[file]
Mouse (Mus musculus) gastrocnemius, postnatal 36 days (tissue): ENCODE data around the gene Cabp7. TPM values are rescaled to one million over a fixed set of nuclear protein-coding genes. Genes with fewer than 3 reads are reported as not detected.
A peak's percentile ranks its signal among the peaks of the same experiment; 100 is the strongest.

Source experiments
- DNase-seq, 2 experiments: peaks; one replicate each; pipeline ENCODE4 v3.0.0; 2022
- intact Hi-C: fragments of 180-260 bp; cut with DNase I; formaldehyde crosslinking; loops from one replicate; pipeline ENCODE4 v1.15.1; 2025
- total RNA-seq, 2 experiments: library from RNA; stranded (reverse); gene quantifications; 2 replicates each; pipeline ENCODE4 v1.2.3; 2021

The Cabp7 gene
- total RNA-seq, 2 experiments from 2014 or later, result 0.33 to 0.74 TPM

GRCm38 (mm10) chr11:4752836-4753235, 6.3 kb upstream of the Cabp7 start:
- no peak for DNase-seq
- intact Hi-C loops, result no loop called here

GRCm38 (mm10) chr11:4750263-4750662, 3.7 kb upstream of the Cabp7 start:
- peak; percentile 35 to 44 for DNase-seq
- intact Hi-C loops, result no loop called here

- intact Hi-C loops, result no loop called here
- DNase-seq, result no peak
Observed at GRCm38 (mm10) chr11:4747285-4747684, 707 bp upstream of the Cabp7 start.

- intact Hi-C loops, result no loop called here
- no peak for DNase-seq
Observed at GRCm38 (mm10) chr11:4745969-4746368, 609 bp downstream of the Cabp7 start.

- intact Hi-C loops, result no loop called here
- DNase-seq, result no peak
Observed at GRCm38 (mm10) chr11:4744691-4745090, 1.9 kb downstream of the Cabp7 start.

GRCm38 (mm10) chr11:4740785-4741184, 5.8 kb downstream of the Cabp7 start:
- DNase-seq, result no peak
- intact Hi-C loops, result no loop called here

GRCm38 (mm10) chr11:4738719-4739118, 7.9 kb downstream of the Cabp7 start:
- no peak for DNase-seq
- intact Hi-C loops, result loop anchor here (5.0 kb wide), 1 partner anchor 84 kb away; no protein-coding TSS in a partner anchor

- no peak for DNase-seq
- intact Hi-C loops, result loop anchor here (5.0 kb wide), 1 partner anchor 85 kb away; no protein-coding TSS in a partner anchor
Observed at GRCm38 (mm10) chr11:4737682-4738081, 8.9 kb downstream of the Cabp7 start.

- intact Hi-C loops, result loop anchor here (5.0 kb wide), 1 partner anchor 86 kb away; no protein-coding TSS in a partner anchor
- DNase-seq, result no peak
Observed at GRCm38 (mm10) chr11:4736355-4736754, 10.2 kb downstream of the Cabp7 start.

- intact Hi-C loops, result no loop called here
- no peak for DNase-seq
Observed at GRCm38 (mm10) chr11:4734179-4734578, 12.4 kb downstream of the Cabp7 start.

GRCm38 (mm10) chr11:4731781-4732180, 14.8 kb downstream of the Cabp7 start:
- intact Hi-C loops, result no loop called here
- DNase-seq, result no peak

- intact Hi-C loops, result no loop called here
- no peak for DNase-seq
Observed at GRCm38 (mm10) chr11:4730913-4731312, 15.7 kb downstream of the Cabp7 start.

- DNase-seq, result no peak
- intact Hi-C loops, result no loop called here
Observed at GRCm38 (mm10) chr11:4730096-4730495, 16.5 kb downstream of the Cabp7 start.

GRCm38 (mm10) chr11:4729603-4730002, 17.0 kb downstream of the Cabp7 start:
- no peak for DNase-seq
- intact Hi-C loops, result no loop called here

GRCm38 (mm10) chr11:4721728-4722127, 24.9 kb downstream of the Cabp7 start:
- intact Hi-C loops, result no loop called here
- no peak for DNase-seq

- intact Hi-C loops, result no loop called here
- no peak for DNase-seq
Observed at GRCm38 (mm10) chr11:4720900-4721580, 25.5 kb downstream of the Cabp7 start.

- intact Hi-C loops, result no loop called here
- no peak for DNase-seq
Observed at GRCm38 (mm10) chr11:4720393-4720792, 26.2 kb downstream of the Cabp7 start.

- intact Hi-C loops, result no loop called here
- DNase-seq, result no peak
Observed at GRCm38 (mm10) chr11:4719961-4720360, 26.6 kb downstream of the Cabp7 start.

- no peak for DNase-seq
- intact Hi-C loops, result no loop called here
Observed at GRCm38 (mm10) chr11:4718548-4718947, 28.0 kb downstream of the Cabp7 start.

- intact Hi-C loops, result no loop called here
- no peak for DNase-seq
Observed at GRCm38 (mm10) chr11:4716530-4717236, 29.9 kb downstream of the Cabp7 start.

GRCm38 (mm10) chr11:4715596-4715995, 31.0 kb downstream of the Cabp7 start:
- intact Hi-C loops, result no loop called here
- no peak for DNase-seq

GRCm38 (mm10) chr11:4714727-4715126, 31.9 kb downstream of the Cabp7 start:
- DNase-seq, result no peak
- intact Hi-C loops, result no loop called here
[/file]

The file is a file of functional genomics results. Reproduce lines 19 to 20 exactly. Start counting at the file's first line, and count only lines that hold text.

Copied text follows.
- no peak for DNase-seq
Observed at GRCm38 (mm10) chr11:4745969-4746368, 609 bp downstream of the Cabp7 start.